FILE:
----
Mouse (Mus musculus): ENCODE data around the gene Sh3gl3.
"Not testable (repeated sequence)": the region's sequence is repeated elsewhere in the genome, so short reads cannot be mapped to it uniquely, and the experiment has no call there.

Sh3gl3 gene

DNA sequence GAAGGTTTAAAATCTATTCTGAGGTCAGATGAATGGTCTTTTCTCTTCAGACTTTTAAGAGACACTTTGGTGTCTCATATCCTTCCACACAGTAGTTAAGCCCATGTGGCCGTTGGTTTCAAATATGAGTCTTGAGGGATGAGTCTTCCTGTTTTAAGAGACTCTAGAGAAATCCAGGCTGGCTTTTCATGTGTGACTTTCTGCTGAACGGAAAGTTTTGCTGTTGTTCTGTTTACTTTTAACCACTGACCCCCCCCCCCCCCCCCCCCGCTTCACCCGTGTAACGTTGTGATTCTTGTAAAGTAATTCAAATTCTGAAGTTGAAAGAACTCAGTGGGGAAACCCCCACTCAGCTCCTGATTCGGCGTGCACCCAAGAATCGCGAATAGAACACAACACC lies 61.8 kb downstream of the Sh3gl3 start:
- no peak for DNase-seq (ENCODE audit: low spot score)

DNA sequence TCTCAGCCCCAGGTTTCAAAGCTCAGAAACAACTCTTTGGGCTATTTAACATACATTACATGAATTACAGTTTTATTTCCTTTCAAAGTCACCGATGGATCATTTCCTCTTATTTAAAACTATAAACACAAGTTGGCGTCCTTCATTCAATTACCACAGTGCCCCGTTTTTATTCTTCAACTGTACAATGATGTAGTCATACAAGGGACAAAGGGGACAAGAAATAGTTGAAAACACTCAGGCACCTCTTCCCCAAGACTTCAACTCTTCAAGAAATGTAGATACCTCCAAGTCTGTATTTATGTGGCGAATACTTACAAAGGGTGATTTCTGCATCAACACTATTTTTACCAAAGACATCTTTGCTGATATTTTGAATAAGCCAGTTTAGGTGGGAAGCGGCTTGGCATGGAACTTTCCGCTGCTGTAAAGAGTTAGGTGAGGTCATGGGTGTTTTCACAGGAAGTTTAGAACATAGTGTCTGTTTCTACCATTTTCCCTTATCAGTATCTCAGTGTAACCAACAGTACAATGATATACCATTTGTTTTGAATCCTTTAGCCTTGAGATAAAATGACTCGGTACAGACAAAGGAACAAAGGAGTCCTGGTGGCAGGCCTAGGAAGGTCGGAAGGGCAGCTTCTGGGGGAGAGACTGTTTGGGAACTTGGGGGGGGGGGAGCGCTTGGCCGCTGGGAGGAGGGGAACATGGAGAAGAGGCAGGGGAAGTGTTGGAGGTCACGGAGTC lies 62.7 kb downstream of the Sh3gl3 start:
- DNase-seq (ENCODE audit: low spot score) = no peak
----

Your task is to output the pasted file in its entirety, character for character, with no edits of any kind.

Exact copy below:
Mouse (Mus musculus): ENCODE data around the gene Sh3gl3.
"Not testable (repeated sequence)": the region's sequence is repeated elsewhere in the genome, so short reads cannot be mapped to it uniquely, and the experiment has no call there.

Sh3gl3 gene

DNA sequence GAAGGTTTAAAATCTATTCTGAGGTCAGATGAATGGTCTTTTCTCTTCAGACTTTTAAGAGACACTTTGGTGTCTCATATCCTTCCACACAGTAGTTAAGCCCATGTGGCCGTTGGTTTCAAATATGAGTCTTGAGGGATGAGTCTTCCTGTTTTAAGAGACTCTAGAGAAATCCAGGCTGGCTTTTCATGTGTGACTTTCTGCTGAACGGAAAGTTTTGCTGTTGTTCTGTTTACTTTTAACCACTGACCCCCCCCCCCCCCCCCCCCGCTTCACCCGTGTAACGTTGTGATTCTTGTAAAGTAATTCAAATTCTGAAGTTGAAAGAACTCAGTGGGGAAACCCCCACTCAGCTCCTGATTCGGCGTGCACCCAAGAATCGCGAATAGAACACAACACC lies 61.8 kb downstream of the Sh3gl3 start:
- no peak for DNase-seq (ENCODE audit: low spot score)

DNA sequence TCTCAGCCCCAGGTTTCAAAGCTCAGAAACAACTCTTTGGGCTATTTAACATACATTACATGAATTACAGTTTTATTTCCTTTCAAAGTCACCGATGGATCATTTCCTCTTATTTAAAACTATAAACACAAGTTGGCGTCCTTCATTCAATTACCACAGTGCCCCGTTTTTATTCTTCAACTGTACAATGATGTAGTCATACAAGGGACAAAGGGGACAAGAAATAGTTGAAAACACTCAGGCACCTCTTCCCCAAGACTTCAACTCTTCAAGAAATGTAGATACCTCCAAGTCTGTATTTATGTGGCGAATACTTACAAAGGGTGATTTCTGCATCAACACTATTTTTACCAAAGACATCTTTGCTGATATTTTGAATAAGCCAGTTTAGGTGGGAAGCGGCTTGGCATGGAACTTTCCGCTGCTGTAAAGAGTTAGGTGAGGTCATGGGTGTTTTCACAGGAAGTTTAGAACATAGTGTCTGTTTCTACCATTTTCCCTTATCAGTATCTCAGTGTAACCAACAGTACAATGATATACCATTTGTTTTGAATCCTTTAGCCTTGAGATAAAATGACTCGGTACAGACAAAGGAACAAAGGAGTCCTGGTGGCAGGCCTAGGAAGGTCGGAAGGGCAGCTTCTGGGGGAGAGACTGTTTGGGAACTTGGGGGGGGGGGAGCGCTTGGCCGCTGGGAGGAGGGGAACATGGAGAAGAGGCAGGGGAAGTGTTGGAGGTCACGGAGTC lies 62.7 kb downstream of the Sh3gl3 start:
- DNase-seq (ENCODE audit: low spot score) = no peak